Within tissues, IGFBP-3 can bind IGF-1 and IGF-2 released by many cell types, and block their access to the IGF-1 receptor (IGF1R), which is activated by both IGFs. IGFBP-3 also interacts with cell-surface proteins, affecting cell signaling from outside the cell or after internalization, and also enters the cell nucleus where it binds to nuclear hormone receptors and other ligands. High levels of IGFBP-3 within tumors are associated with increased cancer severity (or worse outcome) for some cancers, but decreased severity or better outcome for others. No cases of IGFBP3 gene deletion in humans have been reported, but mice lacking the gene show near-normal growth.

Gene and protein structure[edit]

The IGFBP3 gene (or IBP3), on human chromosome 7, is organized into four protein-coding exons with a 5th exon in the 3’ untranslated region.[3] It is located adjacent to the IGFBP1 gene in tail-to-tail orientation, separated by 20 kb.[4] The encoded protein includes a 27-residue signal peptide followed by the 264-residue mature protein. IGFBP-3 shares with the other five high-affinity IGFBPs and a 3-domain structure:[5]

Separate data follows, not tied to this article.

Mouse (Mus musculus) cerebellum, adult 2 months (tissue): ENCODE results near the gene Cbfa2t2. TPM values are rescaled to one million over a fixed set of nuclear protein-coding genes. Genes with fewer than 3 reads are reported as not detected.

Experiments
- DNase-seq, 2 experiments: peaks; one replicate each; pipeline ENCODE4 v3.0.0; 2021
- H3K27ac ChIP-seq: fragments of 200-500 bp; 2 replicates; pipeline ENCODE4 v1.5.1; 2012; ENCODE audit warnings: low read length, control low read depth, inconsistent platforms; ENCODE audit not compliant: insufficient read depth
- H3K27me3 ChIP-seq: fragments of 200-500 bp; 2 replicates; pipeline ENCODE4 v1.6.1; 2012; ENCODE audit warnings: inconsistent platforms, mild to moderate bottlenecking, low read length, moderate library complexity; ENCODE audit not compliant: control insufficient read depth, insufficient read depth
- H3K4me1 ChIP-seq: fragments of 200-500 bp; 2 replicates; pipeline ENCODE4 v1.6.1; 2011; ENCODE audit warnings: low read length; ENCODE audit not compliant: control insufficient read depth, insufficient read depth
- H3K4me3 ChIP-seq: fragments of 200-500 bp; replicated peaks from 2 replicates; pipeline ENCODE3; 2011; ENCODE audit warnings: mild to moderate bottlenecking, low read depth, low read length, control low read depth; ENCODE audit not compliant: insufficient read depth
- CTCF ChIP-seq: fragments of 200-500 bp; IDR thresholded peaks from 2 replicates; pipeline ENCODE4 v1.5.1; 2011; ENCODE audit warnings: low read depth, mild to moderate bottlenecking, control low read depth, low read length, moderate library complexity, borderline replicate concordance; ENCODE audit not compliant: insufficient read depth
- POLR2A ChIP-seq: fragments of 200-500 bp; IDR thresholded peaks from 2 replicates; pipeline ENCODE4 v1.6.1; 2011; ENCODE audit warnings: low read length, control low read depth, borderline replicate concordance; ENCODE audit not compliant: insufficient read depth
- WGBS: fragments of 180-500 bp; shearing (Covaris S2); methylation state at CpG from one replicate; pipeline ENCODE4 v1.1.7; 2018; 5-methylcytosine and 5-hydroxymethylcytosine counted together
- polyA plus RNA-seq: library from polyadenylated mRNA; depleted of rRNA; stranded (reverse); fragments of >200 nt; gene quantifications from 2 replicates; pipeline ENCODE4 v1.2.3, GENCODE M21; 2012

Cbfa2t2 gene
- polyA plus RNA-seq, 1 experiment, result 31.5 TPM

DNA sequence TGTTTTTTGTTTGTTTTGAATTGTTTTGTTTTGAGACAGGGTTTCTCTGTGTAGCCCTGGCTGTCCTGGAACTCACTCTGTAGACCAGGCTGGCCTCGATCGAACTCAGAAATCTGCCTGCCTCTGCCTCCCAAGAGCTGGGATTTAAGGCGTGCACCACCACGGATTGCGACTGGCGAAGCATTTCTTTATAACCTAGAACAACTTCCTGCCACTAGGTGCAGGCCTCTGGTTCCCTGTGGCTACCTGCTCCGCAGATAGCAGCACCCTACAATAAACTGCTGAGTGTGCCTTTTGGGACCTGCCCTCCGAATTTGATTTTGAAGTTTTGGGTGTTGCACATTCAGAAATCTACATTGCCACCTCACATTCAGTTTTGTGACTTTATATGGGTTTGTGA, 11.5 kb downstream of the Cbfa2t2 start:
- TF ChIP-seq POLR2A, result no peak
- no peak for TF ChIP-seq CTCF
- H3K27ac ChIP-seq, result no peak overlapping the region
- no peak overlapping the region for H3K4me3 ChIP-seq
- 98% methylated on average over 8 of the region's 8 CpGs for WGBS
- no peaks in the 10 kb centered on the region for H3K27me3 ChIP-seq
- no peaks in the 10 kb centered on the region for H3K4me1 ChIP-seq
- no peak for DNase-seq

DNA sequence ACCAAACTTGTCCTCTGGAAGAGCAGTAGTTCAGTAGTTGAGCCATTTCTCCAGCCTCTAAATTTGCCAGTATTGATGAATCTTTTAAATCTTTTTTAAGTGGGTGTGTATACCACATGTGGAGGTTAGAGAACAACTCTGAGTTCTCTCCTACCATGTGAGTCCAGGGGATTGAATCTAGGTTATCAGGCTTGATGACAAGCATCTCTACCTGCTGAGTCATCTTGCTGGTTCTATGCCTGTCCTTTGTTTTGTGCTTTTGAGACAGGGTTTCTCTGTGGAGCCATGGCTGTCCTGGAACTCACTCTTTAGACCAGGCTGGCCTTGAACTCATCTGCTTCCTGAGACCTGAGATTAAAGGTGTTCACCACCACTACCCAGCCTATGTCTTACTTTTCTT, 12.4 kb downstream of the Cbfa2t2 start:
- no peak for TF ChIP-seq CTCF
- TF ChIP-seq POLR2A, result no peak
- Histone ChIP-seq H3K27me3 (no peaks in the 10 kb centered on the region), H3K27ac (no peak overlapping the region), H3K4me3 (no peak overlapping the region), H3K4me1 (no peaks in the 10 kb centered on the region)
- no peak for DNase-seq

1. A conserved N-terminal domain containing a cysteine rich region (12 cysteine residues) with multiple intra-domain disulfide bonds, a IGFBP motif (GCGCCXXC), the primary site of IGF binding.
  2. A highly variable central or linker domain (only 15% conservation between IGFBPs).
  3. A conserved C-terminal domain containing secondary IGF binding residues, a cysteine rich region (6 cysteine residues), an 18 residue basic motif that binds heparin, the acid labile subunit (ALS), and a nuclear localization sequence.

The linker domain is the site of most post-translational modification, which include glycosylation, phosphorylation, and limited proteolysis. By electrophoretic analysis IGFBP-3 appears as a doublet, owing to the occupancy of either two or three of its N-glycosylation sites by carbohydrate. Hypoglycosylated IGFBP-3 may be seen after extended glucose starvation.